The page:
Heads roll at Lockheed Martin over troubled F-35 program

An F-35B joint strike fighter jet conducts aerial maneuvers during aerial refueling training over the Atlantic Ocean, Aug. 13, 2015.  © United States Marine Corps
Problems with the most expensive weapons project in Pentagon history, the $400 billion and counting F-35 jet have forced a reshuffle at Lockheed Martin.

The US aircraft designer named Jeff Babione the new executive vice president and general manager of the F-35 Program, succeeding Lorraine Martin.

“Jeff is a seasoned leader who is uniquely qualified to lead the F-35 team through this critical phase of the program,” said Orlando Carvalho, Lockheed Martin Aeronautics executive VP in a statement. “He brings a deep understanding of the F-35 program, strong customer relationships and a collaborative leadership style that will ensure we continue the positive momentum of the program.”

Despite vast spending that has made the F-35 jet the most expensive piece of military hardware ever created, the program seems to have had several setbacks.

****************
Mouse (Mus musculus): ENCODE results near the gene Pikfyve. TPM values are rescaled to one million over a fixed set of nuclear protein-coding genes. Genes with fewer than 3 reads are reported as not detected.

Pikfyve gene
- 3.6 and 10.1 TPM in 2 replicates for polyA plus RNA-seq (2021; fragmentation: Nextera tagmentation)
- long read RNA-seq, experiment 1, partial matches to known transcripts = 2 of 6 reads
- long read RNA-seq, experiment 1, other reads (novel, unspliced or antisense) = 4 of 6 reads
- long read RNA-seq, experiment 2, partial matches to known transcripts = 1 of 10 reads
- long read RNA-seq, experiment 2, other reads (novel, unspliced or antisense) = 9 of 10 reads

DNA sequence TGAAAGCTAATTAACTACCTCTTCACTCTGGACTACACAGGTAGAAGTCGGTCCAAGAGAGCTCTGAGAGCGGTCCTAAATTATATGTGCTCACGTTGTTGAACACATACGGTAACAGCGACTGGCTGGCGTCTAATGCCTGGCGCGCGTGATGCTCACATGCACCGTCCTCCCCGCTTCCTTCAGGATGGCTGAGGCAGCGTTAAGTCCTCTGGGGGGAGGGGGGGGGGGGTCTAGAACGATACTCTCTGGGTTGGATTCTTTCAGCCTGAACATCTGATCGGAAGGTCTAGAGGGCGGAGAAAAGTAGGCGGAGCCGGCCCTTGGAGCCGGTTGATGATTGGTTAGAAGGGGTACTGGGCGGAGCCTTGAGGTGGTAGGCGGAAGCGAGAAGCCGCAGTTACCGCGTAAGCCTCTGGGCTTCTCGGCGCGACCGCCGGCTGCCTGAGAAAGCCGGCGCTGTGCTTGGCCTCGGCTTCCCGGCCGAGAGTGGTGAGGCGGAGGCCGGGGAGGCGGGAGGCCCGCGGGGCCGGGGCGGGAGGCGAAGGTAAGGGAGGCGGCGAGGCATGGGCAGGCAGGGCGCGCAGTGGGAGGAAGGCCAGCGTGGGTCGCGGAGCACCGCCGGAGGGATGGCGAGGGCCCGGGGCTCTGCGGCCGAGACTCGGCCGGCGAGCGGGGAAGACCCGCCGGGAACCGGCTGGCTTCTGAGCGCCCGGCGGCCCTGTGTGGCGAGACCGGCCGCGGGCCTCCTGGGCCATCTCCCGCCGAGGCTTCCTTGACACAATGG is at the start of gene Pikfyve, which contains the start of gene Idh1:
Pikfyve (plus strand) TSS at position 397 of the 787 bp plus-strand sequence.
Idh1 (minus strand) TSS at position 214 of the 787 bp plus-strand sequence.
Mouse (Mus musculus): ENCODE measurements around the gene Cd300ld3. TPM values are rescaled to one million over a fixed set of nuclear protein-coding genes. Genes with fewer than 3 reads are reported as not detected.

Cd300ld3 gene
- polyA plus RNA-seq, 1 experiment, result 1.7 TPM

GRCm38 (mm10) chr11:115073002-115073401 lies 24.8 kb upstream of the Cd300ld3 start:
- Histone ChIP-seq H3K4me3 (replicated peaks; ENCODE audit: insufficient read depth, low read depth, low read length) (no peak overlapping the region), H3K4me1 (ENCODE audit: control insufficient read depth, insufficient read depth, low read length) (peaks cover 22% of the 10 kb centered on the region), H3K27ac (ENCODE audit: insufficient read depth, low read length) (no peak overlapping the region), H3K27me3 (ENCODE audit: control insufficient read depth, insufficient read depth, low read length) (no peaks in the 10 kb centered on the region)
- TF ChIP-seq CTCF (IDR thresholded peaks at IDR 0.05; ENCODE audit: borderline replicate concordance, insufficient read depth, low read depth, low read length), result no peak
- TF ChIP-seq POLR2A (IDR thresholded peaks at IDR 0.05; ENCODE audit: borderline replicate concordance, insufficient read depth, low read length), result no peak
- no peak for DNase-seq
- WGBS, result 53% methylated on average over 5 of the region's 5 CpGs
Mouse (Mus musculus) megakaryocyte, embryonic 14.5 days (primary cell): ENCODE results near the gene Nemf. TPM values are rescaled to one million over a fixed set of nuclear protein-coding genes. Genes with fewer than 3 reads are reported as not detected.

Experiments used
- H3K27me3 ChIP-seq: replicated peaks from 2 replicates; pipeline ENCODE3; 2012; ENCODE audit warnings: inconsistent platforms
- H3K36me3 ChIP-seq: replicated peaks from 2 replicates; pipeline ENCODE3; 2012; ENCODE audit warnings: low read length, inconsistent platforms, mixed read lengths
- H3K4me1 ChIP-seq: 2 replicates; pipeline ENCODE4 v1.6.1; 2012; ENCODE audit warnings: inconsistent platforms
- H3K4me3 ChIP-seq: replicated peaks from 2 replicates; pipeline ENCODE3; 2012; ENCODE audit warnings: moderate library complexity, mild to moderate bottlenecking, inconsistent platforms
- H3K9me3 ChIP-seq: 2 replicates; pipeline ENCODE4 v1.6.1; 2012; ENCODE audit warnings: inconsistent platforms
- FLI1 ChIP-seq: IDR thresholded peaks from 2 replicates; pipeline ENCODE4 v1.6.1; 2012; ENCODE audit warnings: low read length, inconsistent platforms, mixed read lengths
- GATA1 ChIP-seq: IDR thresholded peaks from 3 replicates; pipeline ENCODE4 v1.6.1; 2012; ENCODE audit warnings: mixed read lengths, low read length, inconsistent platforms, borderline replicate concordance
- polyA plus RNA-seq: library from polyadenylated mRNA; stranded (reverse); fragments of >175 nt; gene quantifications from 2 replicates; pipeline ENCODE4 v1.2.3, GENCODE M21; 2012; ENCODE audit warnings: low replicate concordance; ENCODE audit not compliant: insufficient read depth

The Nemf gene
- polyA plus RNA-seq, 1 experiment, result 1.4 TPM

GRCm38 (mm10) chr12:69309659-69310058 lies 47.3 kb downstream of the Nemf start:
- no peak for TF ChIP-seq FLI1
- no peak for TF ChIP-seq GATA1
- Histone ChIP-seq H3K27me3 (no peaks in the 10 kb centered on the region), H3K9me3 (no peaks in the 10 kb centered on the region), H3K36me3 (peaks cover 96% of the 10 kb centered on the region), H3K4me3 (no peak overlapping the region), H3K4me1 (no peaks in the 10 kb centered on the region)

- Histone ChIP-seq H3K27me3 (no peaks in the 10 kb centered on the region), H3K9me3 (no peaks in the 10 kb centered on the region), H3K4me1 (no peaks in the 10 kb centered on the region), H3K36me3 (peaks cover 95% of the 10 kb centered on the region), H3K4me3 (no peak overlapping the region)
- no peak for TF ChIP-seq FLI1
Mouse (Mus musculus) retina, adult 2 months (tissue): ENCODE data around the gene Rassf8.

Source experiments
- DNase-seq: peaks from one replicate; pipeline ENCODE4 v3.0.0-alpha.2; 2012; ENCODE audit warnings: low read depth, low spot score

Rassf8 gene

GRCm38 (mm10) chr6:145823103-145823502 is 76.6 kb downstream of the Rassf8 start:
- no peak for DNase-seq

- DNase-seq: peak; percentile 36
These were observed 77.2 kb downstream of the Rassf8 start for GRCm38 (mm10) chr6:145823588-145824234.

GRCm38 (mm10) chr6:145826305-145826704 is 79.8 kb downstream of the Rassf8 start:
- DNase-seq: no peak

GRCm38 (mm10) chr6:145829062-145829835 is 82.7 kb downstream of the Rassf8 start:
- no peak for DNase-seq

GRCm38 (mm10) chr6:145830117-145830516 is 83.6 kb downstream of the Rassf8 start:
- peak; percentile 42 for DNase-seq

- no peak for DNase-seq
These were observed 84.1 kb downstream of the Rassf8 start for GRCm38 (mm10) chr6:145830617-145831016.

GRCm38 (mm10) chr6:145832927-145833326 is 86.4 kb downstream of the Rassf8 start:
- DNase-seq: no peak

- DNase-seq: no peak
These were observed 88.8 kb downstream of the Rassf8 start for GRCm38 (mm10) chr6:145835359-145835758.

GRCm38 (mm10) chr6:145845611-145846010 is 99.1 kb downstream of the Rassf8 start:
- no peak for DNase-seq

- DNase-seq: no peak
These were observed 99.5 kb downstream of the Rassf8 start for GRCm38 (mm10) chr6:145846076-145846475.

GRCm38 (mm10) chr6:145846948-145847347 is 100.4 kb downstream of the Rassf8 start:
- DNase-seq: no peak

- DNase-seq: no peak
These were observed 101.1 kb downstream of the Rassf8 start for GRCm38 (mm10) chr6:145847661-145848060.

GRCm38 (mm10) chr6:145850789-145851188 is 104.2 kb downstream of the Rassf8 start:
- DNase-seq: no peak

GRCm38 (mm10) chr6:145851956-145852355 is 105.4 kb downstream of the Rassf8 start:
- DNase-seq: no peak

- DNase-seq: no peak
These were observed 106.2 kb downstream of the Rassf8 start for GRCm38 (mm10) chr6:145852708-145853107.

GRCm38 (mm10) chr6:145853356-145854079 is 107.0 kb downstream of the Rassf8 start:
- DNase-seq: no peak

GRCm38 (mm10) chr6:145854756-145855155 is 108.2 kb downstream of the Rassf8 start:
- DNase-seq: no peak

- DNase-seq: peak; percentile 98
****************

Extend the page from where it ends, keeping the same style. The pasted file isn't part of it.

“The stealth fighter lacks the sensors, weapons and speed that allow a warplane to reliably detect and shoot down other planes in combat. Especially when those planes are shooting back,” said a review from military website War is Boring.

“The F-35 can see great. It just can’t see all that great in the air. At least not compared to modern Chinese- and Russian-made jets — the planes the F-35 is most likely to face in battle in some future war,” it added.

According to the US Department of Defense, the program’s office wasn’t accurately recording the jet’s problems.

“Not all failures are counted in the calculation of mean flight hours between reliability events, but all flight hours are counted, and hence component and aircraft reliability are reported higher than if all of the failures were counted,” the Fiscal Times quoted the report.

The F-35 is a US fifth generation multirole combat aircraft designed to perform ground attack, aerial reconnaissance, and air defense missions. The program was launched in 2006 but has experienced a number of cost overruns and developmental delays due to concerns over performance and safety.